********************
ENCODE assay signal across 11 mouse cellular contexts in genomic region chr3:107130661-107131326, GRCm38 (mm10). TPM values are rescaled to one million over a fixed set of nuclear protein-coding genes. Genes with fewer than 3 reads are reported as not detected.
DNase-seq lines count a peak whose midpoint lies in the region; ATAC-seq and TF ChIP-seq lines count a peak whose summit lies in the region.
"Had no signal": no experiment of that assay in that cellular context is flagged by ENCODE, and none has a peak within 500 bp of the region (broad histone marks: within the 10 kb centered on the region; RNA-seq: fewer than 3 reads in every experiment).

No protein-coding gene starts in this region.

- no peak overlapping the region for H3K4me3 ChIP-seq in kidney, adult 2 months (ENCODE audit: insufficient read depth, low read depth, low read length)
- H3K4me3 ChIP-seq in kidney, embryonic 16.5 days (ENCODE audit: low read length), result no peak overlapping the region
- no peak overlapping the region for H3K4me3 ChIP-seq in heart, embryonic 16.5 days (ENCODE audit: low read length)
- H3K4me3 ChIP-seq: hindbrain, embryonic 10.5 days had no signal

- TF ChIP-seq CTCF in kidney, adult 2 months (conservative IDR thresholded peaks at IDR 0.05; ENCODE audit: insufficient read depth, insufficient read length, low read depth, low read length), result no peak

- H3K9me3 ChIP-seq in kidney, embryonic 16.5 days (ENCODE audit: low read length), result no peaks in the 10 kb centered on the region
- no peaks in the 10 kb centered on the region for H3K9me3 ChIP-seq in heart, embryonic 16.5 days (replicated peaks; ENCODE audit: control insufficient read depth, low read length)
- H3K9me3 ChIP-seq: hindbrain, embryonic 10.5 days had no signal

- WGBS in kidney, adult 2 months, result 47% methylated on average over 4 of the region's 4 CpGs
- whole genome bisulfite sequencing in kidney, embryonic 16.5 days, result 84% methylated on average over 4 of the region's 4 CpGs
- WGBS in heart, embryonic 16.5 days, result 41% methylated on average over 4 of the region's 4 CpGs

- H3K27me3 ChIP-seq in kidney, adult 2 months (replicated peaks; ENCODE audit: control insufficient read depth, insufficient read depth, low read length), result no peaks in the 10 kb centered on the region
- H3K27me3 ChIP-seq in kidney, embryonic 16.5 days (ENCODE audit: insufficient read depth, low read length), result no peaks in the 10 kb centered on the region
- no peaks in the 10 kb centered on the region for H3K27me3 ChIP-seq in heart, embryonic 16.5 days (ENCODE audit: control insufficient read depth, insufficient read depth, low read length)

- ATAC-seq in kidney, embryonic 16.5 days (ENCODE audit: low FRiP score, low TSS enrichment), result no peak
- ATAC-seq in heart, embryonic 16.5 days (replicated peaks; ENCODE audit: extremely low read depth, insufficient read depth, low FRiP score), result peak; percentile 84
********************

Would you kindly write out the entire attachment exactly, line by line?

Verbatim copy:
ENCODE assay signal across 11 mouse cellular contexts in genomic region chr3:107130661-107131326, GRCm38 (mm10). TPM values are rescaled to one million over a fixed set of nuclear protein-coding genes. Genes with fewer than 3 reads are reported as not detected.
DNase-seq lines count a peak whose midpoint lies in the region; ATAC-seq and TF ChIP-seq lines count a peak whose summit lies in the region.
"Had no signal": no experiment of that assay in that cellular context is flagged by ENCODE, and none has a peak within 500 bp of the region (broad histone marks: within the 10 kb centered on the region; RNA-seq: fewer than 3 reads in every experiment).

No protein-coding gene starts in this region.

- no peak overlapping the region for H3K4me3 ChIP-seq in kidney, adult 2 months (ENCODE audit: insufficient read depth, low read depth, low read length)
- H3K4me3 ChIP-seq in kidney, embryonic 16.5 days (ENCODE audit: low read length), result no peak overlapping the region
- no peak overlapping the region for H3K4me3 ChIP-seq in heart, embryonic 16.5 days (ENCODE audit: low read length)
- H3K4me3 ChIP-seq: hindbrain, embryonic 10.5 days had no signal

- TF ChIP-seq CTCF in kidney, adult 2 months (conservative IDR thresholded peaks at IDR 0.05; ENCODE audit: insufficient read depth, insufficient read length, low read depth, low read length), result no peak

- H3K9me3 ChIP-seq in kidney, embryonic 16.5 days (ENCODE audit: low read length), result no peaks in the 10 kb centered on the region
- no peaks in the 10 kb centered on the region for H3K9me3 ChIP-seq in heart, embryonic 16.5 days (replicated peaks; ENCODE audit: control insufficient read depth, low read length)
- H3K9me3 ChIP-seq: hindbrain, embryonic 10.5 days had no signal

- WGBS in kidney, adult 2 months, result 47% methylated on average over 4 of the region's 4 CpGs
- whole genome bisulfite sequencing in kidney, embryonic 16.5 days, result 84% methylated on average over 4 of the region's 4 CpGs
- WGBS in heart, embryonic 16.5 days, result 41% methylated on average over 4 of the region's 4 CpGs

- H3K27me3 ChIP-seq in kidney, adult 2 months (replicated peaks; ENCODE audit: control insufficient read depth, insufficient read depth, low read length), result no peaks in the 10 kb centered on the region
- H3K27me3 ChIP-seq in kidney, embryonic 16.5 days (ENCODE audit: insufficient read depth, low read length), result no peaks in the 10 kb centered on the region
- no peaks in the 10 kb centered on the region for H3K27me3 ChIP-seq in heart, embryonic 16.5 days (ENCODE audit: control insufficient read depth, insufficient read depth, low read length)

- ATAC-seq in kidney, embryonic 16.5 days (ENCODE audit: low FRiP score, low TSS enrichment), result no peak
- ATAC-seq in heart, embryonic 16.5 days (replicated peaks; ENCODE audit: extremely low read depth, insufficient read depth, low FRiP score), result peak; percentile 84